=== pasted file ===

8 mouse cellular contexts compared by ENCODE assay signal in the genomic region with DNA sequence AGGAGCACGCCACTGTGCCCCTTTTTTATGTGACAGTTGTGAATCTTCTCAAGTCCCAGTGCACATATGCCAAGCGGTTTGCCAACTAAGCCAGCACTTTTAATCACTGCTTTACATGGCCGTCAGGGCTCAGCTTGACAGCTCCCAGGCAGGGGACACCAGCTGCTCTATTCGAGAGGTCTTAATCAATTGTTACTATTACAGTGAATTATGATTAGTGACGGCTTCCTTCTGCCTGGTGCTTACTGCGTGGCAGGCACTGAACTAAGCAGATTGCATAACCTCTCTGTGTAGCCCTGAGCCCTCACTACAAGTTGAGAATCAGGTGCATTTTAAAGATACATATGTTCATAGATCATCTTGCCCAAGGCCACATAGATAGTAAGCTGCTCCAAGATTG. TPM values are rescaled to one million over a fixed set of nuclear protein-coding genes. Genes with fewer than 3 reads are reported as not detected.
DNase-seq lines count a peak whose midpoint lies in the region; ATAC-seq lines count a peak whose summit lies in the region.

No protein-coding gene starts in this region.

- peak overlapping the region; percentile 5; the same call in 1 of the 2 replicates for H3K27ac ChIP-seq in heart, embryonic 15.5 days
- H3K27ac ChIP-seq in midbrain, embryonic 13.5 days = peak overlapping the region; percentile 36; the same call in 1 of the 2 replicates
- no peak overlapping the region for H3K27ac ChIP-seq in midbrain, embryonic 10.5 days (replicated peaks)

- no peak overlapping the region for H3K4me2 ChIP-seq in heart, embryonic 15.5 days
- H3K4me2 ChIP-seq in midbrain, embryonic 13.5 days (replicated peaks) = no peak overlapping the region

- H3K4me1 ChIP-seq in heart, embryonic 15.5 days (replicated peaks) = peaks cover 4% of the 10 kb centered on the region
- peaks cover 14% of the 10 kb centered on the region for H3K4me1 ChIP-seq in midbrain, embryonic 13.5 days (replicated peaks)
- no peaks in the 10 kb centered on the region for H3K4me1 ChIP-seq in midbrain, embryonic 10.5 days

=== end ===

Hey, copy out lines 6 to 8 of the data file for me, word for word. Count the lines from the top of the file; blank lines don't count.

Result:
- no peak overlapping the region for H3K27ac ChIP-seq in midbrain, embryonic 10.5 days (replicated peaks)

- no peak overlapping the region for H3K4me2 ChIP-seq in heart, embryonic 15.5 days
- H3K4me2 ChIP-seq in midbrain, embryonic 13.5 days (replicated peaks) = no peak overlapping the region